Demand for Durable Goods Down in March

It looked like manufacturing in the United States cooled at the end of the first quarter. One of the most recent indicators is the slump of the demand for durable goods in March. It went down the most in seven months. Durable Goods

Orders for merchandise meant to last at least three years dropped 5.7 percent after a revised 4.3 gain the previous month. This is according to the report released by the Commerce Department. Companies are feeling the pinch as consumers limit their spending on inventories and equipment due to the concern about the across the board federal cuts and slower growth overseas. These factors could slow down the world’s largest economy. The good news is that housing and auto sectors experienced gains. These support the economy’s continued expansion.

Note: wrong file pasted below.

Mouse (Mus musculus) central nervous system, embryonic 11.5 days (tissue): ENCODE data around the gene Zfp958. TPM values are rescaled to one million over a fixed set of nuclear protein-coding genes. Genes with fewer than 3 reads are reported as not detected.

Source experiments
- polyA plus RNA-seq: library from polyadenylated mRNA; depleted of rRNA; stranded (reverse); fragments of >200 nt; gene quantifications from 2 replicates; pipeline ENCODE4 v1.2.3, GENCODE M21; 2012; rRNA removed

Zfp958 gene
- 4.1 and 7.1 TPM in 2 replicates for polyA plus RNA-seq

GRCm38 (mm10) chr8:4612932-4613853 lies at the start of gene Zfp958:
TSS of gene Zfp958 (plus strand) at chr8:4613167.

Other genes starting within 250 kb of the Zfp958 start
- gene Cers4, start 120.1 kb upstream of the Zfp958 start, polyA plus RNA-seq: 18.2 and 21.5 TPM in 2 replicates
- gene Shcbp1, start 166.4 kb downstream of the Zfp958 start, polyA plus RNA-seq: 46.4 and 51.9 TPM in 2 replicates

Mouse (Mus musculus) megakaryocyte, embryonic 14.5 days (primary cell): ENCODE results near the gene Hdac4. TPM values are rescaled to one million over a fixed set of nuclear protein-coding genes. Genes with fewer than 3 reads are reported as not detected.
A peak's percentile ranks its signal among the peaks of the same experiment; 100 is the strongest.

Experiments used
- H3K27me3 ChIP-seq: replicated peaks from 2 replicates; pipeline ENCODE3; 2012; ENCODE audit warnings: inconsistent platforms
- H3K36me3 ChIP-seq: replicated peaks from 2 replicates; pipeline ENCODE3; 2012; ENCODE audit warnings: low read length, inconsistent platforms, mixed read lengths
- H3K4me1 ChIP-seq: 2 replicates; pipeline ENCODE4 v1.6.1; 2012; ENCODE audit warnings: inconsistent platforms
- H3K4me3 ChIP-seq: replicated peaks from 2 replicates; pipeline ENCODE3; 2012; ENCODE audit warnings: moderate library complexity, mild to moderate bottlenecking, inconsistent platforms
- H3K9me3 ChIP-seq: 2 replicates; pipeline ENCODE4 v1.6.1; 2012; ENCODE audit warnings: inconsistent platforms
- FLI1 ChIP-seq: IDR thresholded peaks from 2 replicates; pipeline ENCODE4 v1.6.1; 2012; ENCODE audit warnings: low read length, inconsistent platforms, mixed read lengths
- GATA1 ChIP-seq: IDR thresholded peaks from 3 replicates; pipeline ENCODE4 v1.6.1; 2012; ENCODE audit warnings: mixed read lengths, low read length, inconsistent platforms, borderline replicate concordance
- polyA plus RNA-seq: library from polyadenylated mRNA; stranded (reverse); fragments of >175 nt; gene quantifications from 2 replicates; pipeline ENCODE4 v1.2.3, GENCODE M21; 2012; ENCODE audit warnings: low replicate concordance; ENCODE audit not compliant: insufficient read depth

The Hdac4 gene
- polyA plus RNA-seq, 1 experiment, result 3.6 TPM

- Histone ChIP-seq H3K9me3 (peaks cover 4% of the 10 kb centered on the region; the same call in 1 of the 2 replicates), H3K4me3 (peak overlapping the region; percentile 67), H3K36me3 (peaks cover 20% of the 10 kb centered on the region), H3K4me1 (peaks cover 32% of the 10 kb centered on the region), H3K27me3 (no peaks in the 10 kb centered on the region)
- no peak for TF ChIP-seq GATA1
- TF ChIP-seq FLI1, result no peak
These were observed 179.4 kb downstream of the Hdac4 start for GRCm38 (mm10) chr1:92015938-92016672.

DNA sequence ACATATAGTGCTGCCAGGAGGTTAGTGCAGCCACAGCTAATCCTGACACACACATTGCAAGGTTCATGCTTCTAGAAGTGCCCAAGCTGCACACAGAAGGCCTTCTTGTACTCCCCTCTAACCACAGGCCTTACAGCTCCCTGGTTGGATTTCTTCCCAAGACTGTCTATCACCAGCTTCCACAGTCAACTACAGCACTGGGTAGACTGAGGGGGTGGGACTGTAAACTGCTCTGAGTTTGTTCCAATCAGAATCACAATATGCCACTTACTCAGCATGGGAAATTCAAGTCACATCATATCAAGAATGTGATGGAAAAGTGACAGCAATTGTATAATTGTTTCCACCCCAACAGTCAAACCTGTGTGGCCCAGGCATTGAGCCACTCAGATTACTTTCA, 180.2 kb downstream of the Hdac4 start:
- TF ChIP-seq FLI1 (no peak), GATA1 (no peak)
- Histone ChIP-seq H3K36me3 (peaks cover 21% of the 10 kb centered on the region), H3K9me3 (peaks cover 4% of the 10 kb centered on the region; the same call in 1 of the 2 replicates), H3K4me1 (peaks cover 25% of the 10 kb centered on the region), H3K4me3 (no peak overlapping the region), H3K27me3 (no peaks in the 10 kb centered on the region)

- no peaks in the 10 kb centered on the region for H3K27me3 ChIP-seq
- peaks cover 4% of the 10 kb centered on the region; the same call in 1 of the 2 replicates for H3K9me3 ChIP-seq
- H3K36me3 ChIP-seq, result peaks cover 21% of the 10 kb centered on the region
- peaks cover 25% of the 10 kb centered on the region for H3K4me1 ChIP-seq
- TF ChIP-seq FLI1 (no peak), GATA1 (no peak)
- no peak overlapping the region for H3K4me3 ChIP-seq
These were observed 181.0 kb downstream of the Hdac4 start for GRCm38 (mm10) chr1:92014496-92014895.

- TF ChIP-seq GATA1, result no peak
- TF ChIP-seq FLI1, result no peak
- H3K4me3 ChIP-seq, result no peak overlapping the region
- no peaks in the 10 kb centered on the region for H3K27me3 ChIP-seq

Most stocks increased and extended the rally in the Standard & Poor’s 500 Index to a fourth straight day. This was attributed to companies such as Apple and Boeing that reported earnings. The S&P 500 went up less than 0.1 percent to 1,579.79.

Orders data saw a decline in the first quarter of 2013 after increasing 11.8 percent annual rate in the last quarter of 2012. Economists said that it was due to the rising trend from a rare summer the previous year. Spending on software and equipment declined 2.6 percent in the third quarter of 2012, which was the last time people were concerned about global growth.

Europe is showing little progress of emerging from a recession. German business confidence went down in April for the second straight month as winter weather hindered the recovery of Europe’s largest economy.

The average forecast of 78 economists polled by Bloomberg called for a 3 percent decline for orders of durable goods in March. Estimates ranged from a drop of 6 percent to a gain of 1 percent.